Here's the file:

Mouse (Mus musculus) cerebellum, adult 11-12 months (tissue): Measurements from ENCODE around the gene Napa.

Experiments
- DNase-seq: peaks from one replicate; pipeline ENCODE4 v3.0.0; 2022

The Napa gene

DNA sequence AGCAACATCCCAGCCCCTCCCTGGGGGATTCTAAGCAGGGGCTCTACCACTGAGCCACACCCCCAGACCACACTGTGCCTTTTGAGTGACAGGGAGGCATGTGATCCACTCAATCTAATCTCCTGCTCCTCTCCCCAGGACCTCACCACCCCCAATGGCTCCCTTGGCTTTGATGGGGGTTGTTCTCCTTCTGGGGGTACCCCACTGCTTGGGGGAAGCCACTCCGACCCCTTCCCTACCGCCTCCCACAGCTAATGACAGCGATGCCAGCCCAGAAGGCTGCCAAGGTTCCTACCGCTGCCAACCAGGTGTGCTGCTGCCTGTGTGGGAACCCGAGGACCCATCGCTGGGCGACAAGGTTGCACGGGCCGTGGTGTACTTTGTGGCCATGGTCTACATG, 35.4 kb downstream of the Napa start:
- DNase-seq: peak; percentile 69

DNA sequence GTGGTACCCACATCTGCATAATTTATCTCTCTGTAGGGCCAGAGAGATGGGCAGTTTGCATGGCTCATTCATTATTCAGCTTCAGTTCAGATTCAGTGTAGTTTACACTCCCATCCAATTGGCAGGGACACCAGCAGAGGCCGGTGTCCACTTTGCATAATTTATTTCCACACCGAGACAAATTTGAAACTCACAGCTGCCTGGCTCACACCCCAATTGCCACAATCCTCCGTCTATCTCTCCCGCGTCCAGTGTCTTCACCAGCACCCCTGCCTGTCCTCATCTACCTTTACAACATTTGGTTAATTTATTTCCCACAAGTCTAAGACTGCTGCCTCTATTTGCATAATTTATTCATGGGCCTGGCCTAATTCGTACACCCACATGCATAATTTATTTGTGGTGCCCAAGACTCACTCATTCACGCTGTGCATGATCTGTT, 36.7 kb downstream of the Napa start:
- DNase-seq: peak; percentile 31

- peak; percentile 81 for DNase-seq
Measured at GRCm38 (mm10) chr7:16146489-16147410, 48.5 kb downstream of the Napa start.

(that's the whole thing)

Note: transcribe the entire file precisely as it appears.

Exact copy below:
Mouse (Mus musculus) cerebellum, adult 11-12 months (tissue): Measurements from ENCODE around the gene Napa.

Experiments
- DNase-seq: peaks from one replicate; pipeline ENCODE4 v3.0.0; 2022

The Napa gene

DNA sequence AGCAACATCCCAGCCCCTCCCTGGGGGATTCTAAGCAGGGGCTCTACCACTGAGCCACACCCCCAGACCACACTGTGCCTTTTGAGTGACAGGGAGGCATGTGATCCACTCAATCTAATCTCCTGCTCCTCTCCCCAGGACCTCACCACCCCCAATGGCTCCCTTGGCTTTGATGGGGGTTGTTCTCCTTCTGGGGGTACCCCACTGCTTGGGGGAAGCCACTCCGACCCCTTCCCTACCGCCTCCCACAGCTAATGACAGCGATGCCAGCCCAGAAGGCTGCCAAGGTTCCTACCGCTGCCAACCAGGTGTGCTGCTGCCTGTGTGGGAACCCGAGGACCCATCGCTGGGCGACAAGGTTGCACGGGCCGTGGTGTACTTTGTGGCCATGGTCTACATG, 35.4 kb downstream of the Napa start:
- DNase-seq: peak; percentile 69

DNA sequence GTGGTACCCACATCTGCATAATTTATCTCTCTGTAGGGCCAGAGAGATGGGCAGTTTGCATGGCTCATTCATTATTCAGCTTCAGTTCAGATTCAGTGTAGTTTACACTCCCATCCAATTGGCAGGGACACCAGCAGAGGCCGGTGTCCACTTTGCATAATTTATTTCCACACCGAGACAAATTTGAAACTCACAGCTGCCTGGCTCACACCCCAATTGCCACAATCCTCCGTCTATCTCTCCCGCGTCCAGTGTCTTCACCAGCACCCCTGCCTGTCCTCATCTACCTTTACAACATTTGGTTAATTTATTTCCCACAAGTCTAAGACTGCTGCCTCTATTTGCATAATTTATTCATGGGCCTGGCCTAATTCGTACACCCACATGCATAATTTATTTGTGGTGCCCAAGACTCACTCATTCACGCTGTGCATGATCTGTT, 36.7 kb downstream of the Napa start:
- DNase-seq: peak; percentile 31

- peak; percentile 81 for DNase-seq
Measured at GRCm38 (mm10) chr7:16146489-16147410, 48.5 kb downstream of the Napa start.